She said that “forcibly taking over a building,” like what occurred at New York’s Columbia University, “is not peaceful.”. Simply put, it’s not. “.

Biden is not one to typically participate in protests. He started his career in politics at the age of 28 as a county official, and he has consistently advocated for compromise over zealousness in political matters.

In 1968, when Biden was a law student at Syracuse University, college campuses were gripped by unrest over the Vietnam War.

Years later, he declared, “I’m not big on tie-dyed shirts and flak jackets.”. It’s not me, you know. ​.

Notwithstanding the censure from the White House and Biden’s disregard for the demonstrators’ requests to cut off U.S. S. Republicans who support Israel have utilized the chaos as a stage for press conferences, holding Democrats accountable for it.

Louisiana Republican House Speaker Mike Johnson stated on Tuesday, “We need the president of the United States to speak to the issue and say this is wrong.”. “What’s happening on college campuses right now is wrong. “.

Last week, Johnson and other caucus members traveled to Columbia. In Washington, D.C., at George Washington University, House Republicans argued with demonstrators while addressing the media. on Wednesday.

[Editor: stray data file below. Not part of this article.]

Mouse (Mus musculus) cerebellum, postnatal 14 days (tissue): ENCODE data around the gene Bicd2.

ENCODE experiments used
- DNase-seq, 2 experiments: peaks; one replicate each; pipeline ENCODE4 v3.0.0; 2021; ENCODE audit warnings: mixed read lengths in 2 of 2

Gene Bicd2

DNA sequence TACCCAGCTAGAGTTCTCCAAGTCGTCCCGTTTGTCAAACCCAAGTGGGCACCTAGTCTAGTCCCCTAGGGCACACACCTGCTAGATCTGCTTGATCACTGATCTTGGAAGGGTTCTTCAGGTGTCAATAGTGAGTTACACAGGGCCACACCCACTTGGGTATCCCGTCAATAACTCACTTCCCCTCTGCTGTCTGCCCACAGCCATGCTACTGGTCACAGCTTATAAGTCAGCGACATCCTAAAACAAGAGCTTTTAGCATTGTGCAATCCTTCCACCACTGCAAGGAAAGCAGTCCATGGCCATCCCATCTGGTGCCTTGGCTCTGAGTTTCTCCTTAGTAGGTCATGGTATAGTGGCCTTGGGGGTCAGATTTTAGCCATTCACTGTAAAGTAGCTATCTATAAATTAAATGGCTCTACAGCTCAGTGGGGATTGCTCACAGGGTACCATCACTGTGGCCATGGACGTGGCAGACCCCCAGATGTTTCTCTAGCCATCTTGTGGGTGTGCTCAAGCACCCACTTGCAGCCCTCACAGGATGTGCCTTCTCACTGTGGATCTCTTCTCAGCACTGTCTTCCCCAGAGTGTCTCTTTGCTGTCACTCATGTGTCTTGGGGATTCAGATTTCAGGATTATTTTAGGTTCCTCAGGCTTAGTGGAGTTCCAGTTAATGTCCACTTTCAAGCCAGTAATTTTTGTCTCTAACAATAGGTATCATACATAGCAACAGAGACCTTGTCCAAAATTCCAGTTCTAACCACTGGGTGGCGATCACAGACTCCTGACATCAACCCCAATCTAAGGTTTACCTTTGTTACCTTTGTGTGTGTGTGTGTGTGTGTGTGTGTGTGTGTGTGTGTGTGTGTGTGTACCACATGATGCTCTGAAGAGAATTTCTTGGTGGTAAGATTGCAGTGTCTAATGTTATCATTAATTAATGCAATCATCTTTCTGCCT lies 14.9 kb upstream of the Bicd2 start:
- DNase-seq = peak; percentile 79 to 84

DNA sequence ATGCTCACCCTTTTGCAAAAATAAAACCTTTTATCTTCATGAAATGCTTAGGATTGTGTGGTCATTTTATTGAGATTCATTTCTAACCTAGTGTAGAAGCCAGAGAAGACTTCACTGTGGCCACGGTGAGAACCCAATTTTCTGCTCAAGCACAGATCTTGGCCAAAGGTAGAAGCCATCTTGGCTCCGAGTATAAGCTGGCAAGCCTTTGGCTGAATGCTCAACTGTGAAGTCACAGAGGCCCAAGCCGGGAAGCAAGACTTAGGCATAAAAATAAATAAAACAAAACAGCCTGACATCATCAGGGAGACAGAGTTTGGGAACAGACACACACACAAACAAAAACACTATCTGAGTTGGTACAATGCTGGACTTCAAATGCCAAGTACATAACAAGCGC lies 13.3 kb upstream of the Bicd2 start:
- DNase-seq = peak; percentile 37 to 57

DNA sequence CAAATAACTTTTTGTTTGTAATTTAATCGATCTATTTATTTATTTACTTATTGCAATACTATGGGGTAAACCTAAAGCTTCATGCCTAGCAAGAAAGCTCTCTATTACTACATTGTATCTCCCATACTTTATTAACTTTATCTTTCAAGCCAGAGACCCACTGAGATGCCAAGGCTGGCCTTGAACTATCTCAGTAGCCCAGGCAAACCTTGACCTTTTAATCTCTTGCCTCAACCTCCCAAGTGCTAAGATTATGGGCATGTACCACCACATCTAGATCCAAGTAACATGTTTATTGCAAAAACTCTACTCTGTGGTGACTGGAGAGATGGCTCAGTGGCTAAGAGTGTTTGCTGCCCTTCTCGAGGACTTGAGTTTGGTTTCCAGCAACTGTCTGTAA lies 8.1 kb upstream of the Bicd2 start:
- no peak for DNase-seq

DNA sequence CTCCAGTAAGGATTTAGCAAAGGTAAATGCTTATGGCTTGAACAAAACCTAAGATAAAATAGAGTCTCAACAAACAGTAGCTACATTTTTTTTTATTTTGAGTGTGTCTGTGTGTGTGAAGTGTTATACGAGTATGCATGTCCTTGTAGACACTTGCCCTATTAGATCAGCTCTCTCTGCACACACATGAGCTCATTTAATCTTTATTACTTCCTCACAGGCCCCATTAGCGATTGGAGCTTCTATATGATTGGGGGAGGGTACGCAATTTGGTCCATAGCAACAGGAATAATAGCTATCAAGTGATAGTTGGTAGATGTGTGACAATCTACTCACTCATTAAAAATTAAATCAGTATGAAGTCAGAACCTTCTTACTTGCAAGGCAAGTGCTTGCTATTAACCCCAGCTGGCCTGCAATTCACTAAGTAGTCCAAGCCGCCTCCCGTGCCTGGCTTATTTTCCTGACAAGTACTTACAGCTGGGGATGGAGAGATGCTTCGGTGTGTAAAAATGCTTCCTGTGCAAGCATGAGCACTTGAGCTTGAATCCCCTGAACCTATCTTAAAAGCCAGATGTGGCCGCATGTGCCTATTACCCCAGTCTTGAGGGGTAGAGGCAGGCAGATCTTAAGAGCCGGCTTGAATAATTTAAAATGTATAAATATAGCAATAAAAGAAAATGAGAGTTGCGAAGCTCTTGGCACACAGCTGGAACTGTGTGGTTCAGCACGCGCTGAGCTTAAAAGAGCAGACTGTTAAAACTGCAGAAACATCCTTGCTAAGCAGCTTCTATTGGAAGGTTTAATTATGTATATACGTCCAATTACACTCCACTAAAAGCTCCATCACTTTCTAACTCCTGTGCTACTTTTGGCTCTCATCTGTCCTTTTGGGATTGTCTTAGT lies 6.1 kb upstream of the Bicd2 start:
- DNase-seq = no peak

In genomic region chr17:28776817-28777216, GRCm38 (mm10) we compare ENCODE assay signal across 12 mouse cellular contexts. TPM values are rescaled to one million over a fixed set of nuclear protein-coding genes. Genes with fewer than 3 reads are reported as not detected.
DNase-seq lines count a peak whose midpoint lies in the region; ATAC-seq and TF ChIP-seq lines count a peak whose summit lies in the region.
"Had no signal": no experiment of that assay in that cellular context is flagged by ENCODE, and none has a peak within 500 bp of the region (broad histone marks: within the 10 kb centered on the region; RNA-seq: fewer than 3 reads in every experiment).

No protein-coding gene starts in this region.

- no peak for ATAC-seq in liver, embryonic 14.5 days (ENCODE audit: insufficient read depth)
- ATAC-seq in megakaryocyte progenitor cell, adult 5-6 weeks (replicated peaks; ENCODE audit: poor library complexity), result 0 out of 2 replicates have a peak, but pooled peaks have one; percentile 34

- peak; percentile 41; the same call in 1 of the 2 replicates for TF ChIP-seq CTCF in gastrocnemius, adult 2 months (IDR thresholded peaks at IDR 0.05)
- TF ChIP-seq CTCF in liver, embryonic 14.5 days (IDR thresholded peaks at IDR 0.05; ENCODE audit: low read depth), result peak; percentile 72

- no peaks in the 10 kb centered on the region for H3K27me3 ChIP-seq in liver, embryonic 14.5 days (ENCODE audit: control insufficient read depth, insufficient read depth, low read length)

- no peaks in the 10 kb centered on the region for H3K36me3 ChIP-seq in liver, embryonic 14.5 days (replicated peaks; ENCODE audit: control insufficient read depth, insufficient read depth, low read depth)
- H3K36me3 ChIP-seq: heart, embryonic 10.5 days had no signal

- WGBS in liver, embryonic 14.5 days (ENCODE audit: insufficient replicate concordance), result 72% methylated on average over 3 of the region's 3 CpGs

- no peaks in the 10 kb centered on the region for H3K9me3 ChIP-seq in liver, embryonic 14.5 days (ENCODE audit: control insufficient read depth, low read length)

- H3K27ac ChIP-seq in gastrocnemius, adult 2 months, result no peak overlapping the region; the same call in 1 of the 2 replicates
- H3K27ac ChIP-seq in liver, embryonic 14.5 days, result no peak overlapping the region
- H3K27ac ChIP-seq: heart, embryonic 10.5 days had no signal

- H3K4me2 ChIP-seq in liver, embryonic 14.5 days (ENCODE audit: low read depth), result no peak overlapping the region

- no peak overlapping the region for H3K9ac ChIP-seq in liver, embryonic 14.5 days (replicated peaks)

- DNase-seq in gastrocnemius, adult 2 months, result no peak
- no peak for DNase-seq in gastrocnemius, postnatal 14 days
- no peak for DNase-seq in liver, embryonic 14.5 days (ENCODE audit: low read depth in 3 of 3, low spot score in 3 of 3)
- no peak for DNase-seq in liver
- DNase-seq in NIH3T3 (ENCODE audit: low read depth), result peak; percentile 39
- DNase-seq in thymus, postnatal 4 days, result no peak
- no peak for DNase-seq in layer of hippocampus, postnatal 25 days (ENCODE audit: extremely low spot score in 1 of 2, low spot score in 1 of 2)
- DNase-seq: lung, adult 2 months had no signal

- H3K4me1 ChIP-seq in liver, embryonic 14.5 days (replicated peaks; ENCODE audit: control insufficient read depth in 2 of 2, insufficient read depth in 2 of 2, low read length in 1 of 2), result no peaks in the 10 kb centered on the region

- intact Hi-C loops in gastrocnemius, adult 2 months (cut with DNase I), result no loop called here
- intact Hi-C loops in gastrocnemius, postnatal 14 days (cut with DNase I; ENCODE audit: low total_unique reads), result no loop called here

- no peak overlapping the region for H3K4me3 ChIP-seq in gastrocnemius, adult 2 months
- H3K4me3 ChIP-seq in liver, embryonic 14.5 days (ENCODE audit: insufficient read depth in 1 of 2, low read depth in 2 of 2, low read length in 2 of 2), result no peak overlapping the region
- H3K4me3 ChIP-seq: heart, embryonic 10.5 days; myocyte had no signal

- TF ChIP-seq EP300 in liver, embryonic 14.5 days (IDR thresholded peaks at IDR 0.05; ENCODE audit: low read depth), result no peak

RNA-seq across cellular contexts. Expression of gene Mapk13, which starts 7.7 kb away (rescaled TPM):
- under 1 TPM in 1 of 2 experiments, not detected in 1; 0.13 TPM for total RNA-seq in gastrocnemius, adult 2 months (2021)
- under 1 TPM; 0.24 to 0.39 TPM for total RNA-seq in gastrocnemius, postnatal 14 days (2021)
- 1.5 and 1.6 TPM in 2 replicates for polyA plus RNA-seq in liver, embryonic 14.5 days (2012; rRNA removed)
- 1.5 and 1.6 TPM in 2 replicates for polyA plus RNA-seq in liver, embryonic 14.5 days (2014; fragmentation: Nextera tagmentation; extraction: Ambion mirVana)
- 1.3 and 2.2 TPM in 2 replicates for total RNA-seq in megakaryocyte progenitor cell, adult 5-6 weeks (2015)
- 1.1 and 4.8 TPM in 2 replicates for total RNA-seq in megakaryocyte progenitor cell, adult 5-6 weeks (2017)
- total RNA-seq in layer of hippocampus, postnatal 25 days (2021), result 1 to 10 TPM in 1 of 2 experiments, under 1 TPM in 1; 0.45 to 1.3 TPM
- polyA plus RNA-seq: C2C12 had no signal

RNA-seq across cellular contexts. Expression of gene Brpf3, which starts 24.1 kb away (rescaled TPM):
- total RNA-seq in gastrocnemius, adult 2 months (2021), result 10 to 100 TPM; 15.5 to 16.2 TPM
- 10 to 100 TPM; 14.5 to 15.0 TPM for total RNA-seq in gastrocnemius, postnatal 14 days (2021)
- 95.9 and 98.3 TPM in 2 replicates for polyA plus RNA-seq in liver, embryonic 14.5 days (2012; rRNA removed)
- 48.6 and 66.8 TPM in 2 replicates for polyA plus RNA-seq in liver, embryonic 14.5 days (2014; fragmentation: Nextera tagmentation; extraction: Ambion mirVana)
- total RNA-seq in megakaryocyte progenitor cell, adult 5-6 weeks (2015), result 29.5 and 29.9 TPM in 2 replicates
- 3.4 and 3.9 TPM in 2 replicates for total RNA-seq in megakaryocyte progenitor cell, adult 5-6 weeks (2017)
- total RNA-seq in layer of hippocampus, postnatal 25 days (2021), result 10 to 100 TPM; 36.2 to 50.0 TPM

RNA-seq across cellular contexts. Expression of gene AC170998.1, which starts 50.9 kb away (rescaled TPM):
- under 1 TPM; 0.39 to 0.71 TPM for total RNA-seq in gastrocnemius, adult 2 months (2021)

In an interview with Sean Hannity on Fox News, candidate Donald Trump, the presumed nominee of his party, also disparaged Biden.

He declared, “Biden needs to take action.”. “Biden is meant to be our nation’s voice, but it’s not really that strong. Nobody has heard the voice. “.

On Wednesday, at a campaign event in Waukesha, Wisconsin, he reiterated his criticisms.

Trump remarked, “As you may have noticed, radical extremists and far-left agitators are terrorizing college campuses.”. Additionally, Biden is nowhere to be seen. He hasn’t said anything. “.

Republicans had previously attempted this strategy four years prior, during demonstrations against the death of George Floyd at the hands of a police officer, according to Kate Berner, the deputy director of communications for Joe Biden’s 2020 campaign.

According to her, “people rejected that.”. They realized it was all a ruse to stir up panic. They realized it was not grounded in reality. “.

The White House has been hesitant to address antisemitism directly, aside from denouncing it.

Throughout a briefing on Monday, Jean-Pierre repeatedly sidestepped questions.

When asked if protestors ought to face disciplinary action from their schools, she responded, “Universities and colleges make their own decisions,” adding, “We’re not going to weigh in from here.”. “.

When asked if the colleges and universities should call the police, she responded, “That’s up to them.”. “.

She responded, “That is a decision that they have to decide” and “that is on them” when asked about administrators rescheduling graduation ceremonies. “.

On May 19, Biden is scheduled to give the commencement speech at Morehouse University in Atlanta, which will mark his own visit to a college campus.